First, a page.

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Reporting Payments to Foreign Persons – When Form 1099 Becomes a Form 1042

By: Max Hattman

Form 1042 is the withholding tax return for foreign persons with U.S. source income that is required to be filed annually, by March 15th. If you are a U.S. company paying a foreign contractor that is working within the United States, you are likely required to file this form, accompanied with a Form 1042-S, and withhold taxes on the payments made and remit them to the IRS. Penalties and interest will accrue if you are required to file these forms and you fail to do so.

Form 1042 summarizes the withholding tax liability of the U.S. company that has made withholdable payments to foreign persons. The company/person that has made these payments to foreign persons is called a “withholding agent” by the IRS, and a withholding agent can be an individual, corporation, partnership, trust, or other entity.

The corresponding Form 1042-S is the personalized form that is delivered to each payment recipient, i.e, the foreign person. Also due March 15th, Form 1042-S also reports who the recipient of the payment is, the amount of the payment, any amounts withheld, type of payment made, etc. The most common withholdable payments include: compensation for services performed in the U.S., dividends, interest and royalties.

If you or your company have made any of the aforementioned payments to foreign persons, you may be required to withhold tax and report the payments on these forms. The standard withholding rate is 30% of the payment, unless a specific exemption or reduced rate is granted under a treaty agreement with the United States. The catch here is that if the tax required to be withheld on the payment is greater than $2,000, the tax must be remitted to the IRS three business days after the end of the “quarter-monthly period” that is reported on the Form 1042. The quarter-monthly periods end on the 7th, 15th, 22nd, and last day of each month. In order to successfully avoid penalties and interest, it is imperative to be prepared and knowledgeable of when withholding is required and due. Regardless of whether or not the payment requires tax to be withheld, it may still need to be reported on Form 1042-S.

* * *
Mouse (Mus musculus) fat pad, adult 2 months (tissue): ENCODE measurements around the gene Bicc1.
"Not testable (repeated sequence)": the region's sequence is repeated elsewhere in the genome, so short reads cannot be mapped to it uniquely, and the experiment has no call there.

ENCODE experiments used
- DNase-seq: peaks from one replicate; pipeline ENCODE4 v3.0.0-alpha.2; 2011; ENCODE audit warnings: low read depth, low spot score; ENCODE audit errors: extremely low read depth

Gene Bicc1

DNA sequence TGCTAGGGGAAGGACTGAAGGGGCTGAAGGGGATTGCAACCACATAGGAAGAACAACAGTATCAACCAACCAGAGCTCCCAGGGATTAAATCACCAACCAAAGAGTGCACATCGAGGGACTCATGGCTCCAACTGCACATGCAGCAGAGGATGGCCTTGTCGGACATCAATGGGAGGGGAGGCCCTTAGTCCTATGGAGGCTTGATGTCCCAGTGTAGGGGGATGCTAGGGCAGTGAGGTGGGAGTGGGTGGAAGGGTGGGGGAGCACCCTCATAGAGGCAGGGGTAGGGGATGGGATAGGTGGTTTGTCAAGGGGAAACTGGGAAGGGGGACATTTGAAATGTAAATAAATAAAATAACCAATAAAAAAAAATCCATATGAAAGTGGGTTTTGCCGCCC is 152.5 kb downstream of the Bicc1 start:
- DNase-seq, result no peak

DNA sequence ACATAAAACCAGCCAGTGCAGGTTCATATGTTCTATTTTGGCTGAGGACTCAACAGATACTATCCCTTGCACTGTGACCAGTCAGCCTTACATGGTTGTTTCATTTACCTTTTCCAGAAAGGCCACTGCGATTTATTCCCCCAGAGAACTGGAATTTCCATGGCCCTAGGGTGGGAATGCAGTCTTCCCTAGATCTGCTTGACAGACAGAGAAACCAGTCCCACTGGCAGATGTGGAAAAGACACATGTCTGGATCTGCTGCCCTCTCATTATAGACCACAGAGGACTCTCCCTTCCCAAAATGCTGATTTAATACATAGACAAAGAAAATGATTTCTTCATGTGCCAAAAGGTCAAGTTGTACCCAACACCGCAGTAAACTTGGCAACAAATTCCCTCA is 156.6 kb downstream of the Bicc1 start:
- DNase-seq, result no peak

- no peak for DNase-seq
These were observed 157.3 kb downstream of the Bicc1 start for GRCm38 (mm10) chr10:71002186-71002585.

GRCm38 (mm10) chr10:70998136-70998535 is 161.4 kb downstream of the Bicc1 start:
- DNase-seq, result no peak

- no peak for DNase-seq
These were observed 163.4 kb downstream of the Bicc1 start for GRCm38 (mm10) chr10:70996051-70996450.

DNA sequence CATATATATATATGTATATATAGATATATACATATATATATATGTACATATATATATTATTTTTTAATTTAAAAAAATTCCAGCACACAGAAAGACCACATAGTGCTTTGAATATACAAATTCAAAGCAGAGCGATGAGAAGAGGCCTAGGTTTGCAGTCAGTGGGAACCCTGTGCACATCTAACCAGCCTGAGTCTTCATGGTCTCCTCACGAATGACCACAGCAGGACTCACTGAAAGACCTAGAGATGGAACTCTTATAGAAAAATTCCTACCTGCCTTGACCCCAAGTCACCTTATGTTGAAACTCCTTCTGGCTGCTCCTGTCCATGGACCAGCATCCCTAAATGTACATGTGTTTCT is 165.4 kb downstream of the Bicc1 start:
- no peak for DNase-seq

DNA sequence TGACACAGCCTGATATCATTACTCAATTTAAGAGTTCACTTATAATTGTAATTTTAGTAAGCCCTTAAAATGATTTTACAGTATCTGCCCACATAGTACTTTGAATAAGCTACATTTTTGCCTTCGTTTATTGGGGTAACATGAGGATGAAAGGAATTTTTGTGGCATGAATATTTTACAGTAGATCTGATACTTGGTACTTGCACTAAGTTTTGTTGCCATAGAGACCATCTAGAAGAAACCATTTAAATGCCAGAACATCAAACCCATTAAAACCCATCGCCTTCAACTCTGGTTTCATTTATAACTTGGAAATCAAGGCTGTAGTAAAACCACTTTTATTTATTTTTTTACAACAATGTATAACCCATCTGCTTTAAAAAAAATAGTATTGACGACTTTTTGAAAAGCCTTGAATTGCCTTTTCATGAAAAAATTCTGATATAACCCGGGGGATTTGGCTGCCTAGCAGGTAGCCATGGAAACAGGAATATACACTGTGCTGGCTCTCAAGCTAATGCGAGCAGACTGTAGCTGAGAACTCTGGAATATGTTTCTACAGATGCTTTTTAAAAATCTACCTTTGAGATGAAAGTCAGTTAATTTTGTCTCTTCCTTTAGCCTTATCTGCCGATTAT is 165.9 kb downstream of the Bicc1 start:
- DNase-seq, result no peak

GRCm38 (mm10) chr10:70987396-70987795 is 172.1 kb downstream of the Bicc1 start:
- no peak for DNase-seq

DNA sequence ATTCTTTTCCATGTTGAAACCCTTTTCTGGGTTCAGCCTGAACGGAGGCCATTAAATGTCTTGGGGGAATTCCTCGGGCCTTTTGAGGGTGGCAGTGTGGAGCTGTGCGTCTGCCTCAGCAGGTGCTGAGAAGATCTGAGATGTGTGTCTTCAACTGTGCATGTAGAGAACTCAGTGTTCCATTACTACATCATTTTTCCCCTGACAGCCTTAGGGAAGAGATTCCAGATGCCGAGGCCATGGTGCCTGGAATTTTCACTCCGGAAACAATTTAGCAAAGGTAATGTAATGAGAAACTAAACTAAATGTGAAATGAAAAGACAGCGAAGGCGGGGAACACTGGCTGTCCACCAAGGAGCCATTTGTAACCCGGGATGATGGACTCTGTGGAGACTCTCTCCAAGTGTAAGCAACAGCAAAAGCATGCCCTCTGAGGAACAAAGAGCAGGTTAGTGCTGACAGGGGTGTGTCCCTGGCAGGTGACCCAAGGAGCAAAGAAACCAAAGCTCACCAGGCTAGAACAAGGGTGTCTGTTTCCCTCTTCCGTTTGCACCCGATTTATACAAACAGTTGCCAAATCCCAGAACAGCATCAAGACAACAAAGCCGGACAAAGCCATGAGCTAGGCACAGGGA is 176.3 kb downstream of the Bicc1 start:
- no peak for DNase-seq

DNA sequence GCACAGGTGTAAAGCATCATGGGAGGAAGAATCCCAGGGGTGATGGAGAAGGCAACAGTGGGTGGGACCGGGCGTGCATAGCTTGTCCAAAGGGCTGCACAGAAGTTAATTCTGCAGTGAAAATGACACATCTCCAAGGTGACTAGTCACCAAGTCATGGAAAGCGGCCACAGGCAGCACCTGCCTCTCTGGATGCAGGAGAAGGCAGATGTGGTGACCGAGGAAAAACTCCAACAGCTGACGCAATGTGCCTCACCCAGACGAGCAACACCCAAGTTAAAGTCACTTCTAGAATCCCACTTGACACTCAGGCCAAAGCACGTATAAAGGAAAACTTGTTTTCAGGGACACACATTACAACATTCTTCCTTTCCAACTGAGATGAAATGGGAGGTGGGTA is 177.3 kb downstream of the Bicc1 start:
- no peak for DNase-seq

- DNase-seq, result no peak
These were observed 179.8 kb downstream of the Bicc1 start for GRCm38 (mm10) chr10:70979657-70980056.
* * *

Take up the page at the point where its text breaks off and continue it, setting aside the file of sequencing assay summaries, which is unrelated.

Withholding agents who fail to file Form 1042 or Form 1042-S on time will be liable for interest and penalties. The standard penalty for failing to file Form 1042 is 5 percent of the tax owed per month late, but the penalty is capped at 25 percent. Failure to file form 1042-S will incur: $50 penalty per individual form, if filed within 30 days after the due date, with a maximum penalty of $565,000 per year; $110 per form, if filed more than 30 days after the date but prior to August 1st, with a maximum penalty of $1,696,000; and $280 per form, if filed after August 1st, with a maximum penalty of $3,392,000 per year.

Due to the complexities associated with determining if withholding tax is required; and if so, at what rate, it is highly recommended that you consult with a tax professional. HPG has a team of specialists who can assist with treaty analysis, character and source of income consulting, and preparation of the required forms, which may vary depending on your particular circumstances.